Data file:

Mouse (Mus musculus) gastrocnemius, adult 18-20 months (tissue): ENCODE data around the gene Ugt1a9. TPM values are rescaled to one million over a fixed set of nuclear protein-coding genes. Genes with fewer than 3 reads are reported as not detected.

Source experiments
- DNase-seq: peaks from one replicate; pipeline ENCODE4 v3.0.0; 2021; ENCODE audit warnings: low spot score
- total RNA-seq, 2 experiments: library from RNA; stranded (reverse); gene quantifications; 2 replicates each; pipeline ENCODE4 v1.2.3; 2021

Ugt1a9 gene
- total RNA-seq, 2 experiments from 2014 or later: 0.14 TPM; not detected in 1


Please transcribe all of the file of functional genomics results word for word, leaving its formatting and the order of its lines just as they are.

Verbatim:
Mouse (Mus musculus) gastrocnemius, adult 18-20 months (tissue): ENCODE data around the gene Ugt1a9. TPM values are rescaled to one million over a fixed set of nuclear protein-coding genes. Genes with fewer than 3 reads are reported as not detected.

Source experiments
- DNase-seq: peaks from one replicate; pipeline ENCODE4 v3.0.0; 2021; ENCODE audit warnings: low spot score
- total RNA-seq, 2 experiments: library from RNA; stranded (reverse); gene quantifications; 2 replicates each; pipeline ENCODE4 v1.2.3; 2021

Ugt1a9 gene
- total RNA-seq, 2 experiments from 2014 or later: 0.14 TPM; not detected in 1